Speed of Response and Remission in Major Depressive Disorder With Acute Electroconvulsive Therapy (ECT): A Consortium for Research in ECT (CORE) Report
J Clin Psychiatry 2004;65(4):485-491
© Copyright 2015 Physicians Postgraduate Press, Inc.
Purchase This PDF for $40.00
If you are not a paid subscriber, you may purchase the PDF.
(You'll need the free Adobe Acrobat Reader.)
Receive immediate full-text access to JCP. You can subscribe to JCP online-only ($86) or print + online ($156 individual).
With your subscription, receive a free PDF collection of the NCDEU Festschrift articles. Hurry! This offer ends December 31, 2011.
If you are a paid subscriber to JCP and do not yet have a username and password, activate your subscription now.
As a paid subscriber who has activated your subscription, you have access to the HTML and PDF versions of this item.
Click here to login.
Did you forget your password?
Still can't log in? Contact the Circulation Department at 1-800-489-1001 x4 or send email
Background: Remission of illness in patients with major depressive disorder (MDD) is achieved in less than half of patients initially treated with medication. Electroconvulsive therapy (ECT) is another treatment option. We report the speed of response and remission rates in a cohort of depressed patients who received a course of acute-phase ECT in the initial phase of an ongoing multicenter randomized trial of continuation ECT versus pharmacotherapy.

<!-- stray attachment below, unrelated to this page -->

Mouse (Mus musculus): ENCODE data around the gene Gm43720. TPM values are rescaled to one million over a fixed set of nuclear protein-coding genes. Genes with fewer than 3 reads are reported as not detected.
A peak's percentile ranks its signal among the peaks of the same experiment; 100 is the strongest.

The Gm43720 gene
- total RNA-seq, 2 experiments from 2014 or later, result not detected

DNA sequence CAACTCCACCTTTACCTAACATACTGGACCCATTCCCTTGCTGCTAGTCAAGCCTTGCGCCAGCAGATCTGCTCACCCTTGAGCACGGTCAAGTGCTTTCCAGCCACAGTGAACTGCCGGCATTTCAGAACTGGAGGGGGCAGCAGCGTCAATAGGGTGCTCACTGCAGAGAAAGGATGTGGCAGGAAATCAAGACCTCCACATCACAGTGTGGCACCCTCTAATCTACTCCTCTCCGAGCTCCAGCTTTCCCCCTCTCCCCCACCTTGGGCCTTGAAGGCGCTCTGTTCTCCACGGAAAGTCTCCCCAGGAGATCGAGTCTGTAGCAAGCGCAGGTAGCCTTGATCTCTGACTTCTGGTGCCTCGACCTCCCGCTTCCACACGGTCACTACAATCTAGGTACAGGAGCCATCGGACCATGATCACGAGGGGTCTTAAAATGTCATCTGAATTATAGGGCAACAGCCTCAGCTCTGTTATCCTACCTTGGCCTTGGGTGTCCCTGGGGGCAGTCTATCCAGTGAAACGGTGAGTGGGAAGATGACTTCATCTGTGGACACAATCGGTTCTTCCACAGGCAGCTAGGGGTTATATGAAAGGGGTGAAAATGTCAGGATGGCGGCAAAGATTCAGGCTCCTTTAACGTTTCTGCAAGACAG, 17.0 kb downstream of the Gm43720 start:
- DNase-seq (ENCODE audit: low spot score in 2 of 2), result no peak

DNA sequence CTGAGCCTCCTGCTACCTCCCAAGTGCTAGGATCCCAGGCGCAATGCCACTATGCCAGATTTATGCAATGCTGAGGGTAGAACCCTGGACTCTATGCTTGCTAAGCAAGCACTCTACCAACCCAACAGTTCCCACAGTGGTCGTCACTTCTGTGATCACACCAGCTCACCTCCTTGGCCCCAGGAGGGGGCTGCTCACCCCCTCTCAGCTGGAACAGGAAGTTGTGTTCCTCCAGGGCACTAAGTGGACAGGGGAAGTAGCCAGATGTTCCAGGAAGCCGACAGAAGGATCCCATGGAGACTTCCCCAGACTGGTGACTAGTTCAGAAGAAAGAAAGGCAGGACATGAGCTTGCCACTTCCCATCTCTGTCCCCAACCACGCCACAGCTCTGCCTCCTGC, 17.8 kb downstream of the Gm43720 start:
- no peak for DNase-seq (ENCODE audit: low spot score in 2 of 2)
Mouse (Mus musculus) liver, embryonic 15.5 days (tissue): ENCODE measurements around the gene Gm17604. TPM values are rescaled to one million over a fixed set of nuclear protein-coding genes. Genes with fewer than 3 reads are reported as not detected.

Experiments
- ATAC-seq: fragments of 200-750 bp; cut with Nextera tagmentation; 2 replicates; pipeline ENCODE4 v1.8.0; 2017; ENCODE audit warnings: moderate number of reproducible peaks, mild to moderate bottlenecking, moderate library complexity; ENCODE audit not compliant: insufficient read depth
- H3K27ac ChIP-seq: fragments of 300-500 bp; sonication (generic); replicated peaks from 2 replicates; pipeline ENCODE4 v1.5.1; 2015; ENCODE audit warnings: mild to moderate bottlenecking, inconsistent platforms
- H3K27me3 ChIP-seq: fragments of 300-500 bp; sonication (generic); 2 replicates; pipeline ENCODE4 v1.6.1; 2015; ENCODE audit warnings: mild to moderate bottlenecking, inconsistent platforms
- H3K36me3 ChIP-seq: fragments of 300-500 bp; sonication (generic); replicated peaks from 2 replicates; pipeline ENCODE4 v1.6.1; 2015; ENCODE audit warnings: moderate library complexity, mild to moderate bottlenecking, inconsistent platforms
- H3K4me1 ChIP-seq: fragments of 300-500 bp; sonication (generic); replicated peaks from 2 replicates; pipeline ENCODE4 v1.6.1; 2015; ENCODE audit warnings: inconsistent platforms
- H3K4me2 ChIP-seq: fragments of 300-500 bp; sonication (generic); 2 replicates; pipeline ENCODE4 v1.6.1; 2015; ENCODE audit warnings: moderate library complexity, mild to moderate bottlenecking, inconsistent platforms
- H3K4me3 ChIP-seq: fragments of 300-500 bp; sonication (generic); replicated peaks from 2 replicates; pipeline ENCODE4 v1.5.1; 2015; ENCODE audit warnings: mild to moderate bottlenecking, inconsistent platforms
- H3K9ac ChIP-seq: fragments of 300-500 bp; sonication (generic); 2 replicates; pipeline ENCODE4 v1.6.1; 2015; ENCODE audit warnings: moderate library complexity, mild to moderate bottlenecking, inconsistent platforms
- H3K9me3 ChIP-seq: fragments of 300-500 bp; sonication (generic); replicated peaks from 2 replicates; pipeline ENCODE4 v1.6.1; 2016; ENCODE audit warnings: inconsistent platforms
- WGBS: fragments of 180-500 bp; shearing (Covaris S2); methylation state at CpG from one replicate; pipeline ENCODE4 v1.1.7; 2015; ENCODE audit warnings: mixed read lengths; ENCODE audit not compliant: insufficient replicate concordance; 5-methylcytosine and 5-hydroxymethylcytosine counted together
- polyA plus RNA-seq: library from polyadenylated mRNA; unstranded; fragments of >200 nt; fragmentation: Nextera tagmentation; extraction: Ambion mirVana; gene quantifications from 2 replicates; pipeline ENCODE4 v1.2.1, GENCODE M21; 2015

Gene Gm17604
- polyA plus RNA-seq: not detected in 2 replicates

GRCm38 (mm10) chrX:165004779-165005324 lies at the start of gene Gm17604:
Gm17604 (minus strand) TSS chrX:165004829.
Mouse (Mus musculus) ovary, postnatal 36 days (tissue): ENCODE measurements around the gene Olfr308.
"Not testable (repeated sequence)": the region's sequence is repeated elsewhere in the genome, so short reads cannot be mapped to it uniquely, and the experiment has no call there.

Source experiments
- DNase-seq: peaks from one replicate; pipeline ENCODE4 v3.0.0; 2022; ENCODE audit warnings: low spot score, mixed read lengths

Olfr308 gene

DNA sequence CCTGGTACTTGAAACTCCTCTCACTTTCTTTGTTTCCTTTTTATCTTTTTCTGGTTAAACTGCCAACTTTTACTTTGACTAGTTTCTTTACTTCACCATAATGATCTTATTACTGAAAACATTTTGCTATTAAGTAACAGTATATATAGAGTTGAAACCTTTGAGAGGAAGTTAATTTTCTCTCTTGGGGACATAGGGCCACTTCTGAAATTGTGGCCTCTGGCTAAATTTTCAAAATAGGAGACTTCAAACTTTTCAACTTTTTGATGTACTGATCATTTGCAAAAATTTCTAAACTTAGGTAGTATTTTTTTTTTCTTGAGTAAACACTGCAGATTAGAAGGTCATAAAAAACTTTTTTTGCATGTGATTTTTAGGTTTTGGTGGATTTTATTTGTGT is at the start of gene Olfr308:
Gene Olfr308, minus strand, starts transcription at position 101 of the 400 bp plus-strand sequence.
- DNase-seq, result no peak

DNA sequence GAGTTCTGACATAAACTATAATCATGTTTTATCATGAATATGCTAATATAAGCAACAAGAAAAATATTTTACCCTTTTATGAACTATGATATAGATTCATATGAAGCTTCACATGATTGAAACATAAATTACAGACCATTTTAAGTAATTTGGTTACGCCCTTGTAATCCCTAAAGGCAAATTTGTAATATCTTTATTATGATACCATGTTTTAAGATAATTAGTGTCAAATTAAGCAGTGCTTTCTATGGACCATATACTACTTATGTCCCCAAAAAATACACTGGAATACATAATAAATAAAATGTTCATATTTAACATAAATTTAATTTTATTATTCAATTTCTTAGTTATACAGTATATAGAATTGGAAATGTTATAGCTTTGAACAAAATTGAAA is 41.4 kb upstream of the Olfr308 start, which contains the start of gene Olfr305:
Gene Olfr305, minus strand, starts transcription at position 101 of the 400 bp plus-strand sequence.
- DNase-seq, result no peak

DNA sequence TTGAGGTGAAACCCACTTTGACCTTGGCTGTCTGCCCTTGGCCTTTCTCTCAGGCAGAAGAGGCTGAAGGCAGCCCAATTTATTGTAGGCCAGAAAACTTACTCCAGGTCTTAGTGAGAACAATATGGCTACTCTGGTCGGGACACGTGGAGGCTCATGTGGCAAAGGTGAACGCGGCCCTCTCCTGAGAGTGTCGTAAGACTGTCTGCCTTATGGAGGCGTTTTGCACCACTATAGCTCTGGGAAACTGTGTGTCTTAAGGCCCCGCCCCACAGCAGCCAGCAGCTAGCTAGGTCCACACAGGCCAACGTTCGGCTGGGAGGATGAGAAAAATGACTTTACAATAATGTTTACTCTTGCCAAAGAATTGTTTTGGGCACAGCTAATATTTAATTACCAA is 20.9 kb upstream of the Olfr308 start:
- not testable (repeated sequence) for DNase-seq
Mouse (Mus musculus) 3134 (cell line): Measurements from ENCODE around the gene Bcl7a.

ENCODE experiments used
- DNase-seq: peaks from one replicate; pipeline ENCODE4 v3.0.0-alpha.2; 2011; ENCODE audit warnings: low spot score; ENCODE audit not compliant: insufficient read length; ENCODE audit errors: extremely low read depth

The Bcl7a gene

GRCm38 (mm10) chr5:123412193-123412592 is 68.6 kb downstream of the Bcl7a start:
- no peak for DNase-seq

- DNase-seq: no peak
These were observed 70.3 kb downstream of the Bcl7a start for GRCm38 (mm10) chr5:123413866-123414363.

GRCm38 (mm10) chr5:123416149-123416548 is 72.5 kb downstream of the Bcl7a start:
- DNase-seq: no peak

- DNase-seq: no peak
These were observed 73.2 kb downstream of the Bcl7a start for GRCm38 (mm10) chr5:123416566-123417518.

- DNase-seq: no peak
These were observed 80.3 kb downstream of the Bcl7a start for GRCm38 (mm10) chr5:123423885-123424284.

Method: Patients with MDD according to DSM-IV criteria received bilateral ECT 3 times weekly. Prior to each treatment, a 24-item Hamilton Rating Scale for Depression (HAM-D-24) score was obtained by a clinical rater. Sustained response was defined as a >= 50% reduction in baseline HAM-D-24 score for at least 2 and all subsequent measurement occasions. Remission was defined as HAM-D-24 scores of <= 10 for at least the last 2 consecutive assessments. Data were collected from May 1997 through November 2000.
Results: Of the 253 patients who entered the study, 86% (N = 217) completed the acute course of ECT. Sustained response occurred in 79% of the sample, and remission occurred in 75% of the sample (N = 253); 34% (85/253) of patients achieved remission at or before ECT #6 (week 2), and 65% (164/253) achieved remission at or before ECT #10 (weeks 3-4). Over half (54%; 136/253) had an initial first response by ECT #3 (end of week 1).
Conclusion: ECT was associated with rapid response and remission in a high percentage of patients. ECT warrants early consideration in treatment algorithms for patients with MDD.